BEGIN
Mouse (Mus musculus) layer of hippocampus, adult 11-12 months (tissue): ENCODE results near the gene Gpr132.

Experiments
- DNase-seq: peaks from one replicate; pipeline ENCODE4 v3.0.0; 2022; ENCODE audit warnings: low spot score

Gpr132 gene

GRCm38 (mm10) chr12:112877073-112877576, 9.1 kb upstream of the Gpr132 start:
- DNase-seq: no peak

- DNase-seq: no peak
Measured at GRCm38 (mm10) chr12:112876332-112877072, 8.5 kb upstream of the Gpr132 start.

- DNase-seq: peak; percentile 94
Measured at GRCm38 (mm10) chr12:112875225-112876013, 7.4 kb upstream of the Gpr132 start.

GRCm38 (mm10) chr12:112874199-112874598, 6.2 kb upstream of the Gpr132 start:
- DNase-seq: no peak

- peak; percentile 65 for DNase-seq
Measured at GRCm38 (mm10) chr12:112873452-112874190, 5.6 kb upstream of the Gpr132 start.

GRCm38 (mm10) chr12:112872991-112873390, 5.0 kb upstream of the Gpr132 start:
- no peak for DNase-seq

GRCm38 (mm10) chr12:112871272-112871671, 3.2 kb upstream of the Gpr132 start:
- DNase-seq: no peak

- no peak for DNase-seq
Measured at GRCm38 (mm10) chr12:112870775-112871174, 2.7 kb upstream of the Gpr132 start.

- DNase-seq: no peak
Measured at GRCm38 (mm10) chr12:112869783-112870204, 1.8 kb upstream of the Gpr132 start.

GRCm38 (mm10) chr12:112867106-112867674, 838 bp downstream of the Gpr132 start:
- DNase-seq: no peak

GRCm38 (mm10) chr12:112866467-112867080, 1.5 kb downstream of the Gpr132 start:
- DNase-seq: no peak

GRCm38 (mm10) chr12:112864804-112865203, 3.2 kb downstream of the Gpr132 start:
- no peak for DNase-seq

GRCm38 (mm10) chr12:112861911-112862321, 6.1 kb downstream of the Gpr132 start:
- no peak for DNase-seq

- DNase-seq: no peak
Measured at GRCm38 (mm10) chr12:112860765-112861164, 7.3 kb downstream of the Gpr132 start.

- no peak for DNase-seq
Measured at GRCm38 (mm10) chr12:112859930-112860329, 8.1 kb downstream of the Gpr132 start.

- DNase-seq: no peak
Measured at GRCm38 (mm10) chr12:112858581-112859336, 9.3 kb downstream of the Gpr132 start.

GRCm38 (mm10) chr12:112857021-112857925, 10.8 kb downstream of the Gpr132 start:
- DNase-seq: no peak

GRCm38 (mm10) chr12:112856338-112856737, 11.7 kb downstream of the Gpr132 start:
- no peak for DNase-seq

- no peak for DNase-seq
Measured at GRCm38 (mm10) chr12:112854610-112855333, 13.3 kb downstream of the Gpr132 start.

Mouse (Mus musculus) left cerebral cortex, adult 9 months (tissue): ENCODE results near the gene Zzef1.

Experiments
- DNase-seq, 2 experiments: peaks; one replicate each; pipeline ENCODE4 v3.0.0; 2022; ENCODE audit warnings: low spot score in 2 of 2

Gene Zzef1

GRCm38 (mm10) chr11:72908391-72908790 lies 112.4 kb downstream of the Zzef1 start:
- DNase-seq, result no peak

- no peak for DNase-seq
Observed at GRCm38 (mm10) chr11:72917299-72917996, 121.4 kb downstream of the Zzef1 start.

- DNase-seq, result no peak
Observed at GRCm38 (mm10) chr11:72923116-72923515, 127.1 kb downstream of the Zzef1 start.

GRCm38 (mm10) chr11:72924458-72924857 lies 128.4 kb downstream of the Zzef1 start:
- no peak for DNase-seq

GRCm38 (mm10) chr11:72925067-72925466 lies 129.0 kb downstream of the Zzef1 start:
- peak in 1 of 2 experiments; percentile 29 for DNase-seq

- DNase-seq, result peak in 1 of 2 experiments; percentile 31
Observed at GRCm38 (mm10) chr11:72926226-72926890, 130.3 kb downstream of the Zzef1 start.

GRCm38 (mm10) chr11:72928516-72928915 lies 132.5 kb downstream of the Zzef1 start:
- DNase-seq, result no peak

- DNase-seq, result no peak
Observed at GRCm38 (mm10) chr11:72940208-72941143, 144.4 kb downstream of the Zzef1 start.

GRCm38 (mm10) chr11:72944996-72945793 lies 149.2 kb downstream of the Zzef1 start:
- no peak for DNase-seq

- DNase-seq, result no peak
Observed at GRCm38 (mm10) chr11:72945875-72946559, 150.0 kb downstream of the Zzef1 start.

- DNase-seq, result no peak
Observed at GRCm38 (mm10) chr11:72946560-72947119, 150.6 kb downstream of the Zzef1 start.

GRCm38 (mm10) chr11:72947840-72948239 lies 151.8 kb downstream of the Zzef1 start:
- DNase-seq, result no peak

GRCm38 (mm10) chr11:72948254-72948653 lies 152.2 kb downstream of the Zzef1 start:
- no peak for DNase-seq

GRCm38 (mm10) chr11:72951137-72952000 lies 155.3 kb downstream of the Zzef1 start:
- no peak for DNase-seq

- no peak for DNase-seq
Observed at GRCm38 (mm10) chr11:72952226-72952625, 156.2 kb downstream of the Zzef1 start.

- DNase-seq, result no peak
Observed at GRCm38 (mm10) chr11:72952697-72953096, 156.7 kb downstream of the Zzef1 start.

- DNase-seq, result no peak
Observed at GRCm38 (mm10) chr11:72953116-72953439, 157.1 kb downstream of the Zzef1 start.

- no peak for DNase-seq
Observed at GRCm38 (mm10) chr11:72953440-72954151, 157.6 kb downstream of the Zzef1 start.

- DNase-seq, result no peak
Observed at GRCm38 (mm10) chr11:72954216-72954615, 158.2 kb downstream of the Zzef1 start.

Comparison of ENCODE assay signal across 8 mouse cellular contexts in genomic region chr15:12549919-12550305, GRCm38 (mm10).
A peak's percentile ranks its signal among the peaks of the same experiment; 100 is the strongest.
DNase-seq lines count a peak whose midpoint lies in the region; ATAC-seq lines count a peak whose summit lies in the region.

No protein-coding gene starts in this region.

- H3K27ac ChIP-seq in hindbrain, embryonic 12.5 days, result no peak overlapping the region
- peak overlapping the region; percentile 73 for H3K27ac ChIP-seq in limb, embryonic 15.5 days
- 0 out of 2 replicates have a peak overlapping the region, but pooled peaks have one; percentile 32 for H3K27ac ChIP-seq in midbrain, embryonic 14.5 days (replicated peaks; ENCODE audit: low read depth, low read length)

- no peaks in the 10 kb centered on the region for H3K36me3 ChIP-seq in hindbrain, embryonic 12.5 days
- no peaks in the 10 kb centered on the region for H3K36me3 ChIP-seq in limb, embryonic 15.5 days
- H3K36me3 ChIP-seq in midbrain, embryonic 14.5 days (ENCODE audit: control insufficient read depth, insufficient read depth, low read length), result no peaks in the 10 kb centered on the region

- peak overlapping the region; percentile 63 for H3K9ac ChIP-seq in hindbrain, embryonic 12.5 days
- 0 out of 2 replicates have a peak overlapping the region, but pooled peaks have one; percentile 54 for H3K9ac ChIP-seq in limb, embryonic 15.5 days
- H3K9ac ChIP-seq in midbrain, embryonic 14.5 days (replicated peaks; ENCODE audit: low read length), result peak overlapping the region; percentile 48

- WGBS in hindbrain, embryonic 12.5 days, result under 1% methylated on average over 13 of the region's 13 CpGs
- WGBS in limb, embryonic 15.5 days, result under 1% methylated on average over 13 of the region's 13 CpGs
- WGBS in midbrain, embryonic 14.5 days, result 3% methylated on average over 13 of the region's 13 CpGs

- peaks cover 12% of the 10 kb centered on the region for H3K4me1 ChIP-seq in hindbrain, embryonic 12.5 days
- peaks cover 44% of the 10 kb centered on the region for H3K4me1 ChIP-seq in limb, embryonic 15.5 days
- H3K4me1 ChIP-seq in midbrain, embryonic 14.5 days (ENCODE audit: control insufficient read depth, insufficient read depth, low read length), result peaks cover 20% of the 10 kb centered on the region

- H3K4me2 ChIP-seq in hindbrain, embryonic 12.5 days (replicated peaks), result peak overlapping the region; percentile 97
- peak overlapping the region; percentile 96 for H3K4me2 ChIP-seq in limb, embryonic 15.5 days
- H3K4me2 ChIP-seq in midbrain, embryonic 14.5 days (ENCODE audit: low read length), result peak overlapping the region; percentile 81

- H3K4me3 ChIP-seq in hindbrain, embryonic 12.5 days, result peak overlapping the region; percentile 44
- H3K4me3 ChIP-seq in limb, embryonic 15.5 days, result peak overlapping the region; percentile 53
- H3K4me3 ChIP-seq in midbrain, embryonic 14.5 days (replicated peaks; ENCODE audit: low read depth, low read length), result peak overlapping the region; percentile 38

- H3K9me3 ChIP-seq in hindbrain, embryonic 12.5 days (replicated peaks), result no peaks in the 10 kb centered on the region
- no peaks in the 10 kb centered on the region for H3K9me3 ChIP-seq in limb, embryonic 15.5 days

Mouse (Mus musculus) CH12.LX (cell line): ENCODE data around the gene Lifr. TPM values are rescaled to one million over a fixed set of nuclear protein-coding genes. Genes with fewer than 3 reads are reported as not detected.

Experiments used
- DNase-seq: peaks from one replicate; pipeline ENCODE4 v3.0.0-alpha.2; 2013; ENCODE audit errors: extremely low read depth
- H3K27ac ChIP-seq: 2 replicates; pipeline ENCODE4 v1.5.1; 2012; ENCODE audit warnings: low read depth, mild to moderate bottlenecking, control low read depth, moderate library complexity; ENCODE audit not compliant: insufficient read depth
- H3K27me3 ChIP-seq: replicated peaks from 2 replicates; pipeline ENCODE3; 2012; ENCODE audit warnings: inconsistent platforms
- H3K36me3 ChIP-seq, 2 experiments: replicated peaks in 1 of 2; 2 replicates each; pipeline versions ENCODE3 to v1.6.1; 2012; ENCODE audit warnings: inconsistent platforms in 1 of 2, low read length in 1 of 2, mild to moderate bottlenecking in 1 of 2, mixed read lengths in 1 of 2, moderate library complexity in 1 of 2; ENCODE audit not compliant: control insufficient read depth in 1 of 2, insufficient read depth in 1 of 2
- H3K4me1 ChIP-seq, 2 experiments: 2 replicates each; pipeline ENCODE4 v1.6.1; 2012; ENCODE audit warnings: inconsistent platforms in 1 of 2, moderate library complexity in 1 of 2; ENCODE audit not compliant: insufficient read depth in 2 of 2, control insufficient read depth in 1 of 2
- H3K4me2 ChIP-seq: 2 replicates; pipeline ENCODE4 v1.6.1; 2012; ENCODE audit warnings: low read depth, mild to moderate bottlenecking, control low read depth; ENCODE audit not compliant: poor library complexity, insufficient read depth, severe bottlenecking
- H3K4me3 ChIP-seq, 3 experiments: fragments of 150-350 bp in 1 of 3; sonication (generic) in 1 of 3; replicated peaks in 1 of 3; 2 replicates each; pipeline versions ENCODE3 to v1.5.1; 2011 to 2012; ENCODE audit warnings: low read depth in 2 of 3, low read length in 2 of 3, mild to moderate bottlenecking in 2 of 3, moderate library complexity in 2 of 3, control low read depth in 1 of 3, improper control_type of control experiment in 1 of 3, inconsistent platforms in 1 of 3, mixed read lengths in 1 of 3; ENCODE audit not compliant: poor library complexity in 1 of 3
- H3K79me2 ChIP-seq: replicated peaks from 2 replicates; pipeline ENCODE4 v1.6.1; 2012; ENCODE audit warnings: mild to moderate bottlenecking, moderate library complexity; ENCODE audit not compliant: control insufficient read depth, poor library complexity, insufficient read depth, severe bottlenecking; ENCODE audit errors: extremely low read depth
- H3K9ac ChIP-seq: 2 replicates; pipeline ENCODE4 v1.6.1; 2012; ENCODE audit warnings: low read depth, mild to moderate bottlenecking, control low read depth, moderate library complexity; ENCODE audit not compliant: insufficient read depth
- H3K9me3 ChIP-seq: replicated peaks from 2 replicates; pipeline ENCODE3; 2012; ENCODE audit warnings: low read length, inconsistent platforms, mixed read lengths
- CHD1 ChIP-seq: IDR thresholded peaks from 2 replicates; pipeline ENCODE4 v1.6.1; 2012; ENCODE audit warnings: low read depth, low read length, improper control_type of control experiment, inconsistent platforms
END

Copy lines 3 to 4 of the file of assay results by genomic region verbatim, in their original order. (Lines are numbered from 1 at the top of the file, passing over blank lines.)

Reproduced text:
- DNase-seq: peaks from one replicate; pipeline ENCODE4 v3.0.0; 2022; ENCODE audit warnings: low spot score

Gpr132 gene